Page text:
The agency has set up a special internet information source, for all those interested in and concerned by health and safety issues, which makes available the latest health and safety information on the Year 2000 computer bug across Europe. It is intended that this will be associated with an interactive discussion forum moderated by the Health and Safety Executive.
Any computerised electronic system that uses a microprocessor or digital electronics could be affected by the Year 2000 computer problem. Control systems for fire protection and security systems, energy management systems for buildings and some gas and fire detector instruments, are examples of systems that could be affected.
The director of the European Agency, Hans-Horst Konkolewsky, said:
Padraig Flynn, commissioner for employment and social affairs, who asked the agency to bring together existing information on this subject, added: 'As the Year 2000 approaches, it is important to provide information to those who need it so that they may be prepared for the challenges ahead and make the necessary plans to avoid the social, health, environmental and economic effects of this problem. Indeed its consequences may be more than just a technical hitch.'
This new information service of the European Agency provides a quick overview of safety and health information on the year 2000 problem. The service is available at the following address: http://www.eu-osha.es/year2000/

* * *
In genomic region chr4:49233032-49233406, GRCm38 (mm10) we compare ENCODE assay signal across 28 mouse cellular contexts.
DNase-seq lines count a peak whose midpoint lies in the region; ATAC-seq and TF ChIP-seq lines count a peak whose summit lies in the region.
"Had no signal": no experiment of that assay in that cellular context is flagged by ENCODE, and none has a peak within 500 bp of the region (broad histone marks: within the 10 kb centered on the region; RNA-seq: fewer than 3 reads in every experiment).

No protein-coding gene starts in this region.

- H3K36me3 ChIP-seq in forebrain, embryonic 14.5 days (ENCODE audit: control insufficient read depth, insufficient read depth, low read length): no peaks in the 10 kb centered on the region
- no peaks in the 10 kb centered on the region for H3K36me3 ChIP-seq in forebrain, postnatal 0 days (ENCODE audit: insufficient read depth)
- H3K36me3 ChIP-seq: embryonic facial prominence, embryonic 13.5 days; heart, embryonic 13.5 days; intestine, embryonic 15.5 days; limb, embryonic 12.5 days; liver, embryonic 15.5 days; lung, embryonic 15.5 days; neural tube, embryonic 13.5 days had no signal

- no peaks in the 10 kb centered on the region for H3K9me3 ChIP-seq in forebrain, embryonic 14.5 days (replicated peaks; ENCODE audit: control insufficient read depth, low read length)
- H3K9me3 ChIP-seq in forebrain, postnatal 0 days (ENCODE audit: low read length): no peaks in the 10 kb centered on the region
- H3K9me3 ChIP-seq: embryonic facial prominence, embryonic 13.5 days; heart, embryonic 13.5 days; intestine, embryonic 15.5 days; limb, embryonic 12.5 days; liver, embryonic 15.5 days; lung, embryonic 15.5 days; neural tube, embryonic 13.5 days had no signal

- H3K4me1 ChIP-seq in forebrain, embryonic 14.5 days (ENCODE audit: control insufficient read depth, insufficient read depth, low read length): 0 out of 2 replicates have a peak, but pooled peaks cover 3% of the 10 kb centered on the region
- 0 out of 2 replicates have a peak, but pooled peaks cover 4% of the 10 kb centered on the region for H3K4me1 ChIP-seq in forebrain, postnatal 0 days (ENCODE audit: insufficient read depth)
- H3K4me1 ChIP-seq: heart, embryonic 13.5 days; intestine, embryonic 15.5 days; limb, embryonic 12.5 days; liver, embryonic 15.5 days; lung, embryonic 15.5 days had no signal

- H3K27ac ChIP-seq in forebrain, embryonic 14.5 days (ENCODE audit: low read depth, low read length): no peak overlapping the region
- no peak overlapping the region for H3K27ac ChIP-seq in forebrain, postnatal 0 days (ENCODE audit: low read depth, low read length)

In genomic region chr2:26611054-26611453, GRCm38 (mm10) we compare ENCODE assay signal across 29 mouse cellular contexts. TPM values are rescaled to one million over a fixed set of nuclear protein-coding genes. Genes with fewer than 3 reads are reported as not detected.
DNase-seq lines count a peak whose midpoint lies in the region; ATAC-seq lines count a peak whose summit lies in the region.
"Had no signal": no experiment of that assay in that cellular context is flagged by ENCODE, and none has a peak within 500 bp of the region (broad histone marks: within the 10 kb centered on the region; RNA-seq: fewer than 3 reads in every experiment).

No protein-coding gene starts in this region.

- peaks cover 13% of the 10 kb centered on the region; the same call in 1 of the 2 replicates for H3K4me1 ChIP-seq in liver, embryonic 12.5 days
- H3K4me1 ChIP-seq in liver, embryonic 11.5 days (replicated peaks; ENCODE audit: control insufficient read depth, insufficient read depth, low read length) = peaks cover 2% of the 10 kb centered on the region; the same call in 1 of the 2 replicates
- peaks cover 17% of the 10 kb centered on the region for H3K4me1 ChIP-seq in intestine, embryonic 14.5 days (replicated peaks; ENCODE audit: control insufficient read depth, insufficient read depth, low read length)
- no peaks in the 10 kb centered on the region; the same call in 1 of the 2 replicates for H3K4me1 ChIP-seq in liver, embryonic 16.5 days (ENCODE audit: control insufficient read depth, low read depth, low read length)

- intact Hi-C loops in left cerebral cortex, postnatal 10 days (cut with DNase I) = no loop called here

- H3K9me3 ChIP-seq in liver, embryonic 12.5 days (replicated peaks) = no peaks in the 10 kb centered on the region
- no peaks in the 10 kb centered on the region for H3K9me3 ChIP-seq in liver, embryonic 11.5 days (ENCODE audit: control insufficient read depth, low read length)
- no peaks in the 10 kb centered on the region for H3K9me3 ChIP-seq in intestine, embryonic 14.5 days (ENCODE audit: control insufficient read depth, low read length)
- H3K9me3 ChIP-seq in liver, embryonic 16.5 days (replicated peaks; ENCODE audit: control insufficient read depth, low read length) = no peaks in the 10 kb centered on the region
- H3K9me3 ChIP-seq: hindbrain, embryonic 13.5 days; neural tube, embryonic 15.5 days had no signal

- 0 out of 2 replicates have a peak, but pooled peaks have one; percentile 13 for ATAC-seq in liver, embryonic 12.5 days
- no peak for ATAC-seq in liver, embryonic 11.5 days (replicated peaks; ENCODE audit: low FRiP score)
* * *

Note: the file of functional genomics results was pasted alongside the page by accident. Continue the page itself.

1. The nature of the year 2000 problem means that any programmable electronic system may fail and so render any safety arrangements inadequate. Equipment containing embedded (built-in) systems may fail or give incorrect information. Results of calculations may be erroneous and may cause operators to take inappropriate action.
2. The unfortunate fact is that year 2000 failure is potentially common to all systems. In the jargon of the control systems world, it is known as a 'common cause' failure. This means that it can cause the simultaneous failure of more than one system, or the simultaneous failure of many components of the same system.
3. Embedded systems can be difficult to recognize but generally comprise some type of microprocessor or digital electronics, often with a timer, and are 'embedded' within modern equipment, eg instruments, fire alarms, lifts, machinery and controllers of other equipment.